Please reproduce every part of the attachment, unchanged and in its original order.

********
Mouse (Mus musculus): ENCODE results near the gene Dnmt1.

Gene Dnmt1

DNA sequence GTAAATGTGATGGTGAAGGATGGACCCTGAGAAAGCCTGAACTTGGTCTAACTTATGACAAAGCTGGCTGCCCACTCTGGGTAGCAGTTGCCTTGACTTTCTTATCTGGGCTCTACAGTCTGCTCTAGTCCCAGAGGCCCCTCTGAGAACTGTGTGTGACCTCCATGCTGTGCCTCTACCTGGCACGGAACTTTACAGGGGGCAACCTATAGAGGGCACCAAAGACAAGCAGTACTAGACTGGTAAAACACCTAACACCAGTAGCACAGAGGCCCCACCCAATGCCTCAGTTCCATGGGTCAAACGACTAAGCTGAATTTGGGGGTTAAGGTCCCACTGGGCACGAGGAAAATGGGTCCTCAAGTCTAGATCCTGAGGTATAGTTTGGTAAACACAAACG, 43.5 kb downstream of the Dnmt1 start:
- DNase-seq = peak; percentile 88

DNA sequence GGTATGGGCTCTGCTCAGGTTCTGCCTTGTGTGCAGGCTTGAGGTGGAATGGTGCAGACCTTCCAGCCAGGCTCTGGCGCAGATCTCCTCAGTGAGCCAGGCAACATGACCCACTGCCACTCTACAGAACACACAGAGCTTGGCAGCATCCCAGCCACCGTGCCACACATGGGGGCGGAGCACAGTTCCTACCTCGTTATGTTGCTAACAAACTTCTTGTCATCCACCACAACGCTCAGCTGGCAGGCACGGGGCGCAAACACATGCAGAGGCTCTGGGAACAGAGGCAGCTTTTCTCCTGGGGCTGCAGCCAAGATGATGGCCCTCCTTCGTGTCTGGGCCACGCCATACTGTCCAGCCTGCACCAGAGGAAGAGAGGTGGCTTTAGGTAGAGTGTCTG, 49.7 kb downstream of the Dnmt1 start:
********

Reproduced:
Mouse (Mus musculus): ENCODE results near the gene Dnmt1.

Gene Dnmt1

DNA sequence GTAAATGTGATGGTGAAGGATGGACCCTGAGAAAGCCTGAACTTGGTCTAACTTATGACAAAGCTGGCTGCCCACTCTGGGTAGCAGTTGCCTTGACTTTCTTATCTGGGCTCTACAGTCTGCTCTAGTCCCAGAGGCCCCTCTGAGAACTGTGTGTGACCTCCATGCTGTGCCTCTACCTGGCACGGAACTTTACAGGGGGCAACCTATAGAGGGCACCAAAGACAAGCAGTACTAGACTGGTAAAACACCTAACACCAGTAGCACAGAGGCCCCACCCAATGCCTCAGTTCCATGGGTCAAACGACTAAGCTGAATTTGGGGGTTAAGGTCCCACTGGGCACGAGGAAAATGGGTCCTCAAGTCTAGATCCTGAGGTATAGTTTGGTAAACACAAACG, 43.5 kb downstream of the Dnmt1 start:
- DNase-seq = peak; percentile 88

DNA sequence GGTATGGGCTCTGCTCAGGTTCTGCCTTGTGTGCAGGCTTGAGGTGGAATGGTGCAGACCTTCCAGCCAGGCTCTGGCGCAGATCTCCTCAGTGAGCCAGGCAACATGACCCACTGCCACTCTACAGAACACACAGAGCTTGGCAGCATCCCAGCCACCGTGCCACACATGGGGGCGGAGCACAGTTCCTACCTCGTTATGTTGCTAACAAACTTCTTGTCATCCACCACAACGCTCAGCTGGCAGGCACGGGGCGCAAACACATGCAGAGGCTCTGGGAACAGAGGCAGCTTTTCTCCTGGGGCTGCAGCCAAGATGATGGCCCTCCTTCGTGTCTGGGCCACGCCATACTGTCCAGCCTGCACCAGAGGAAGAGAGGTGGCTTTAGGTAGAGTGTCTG, 49.7 kb downstream of the Dnmt1 start: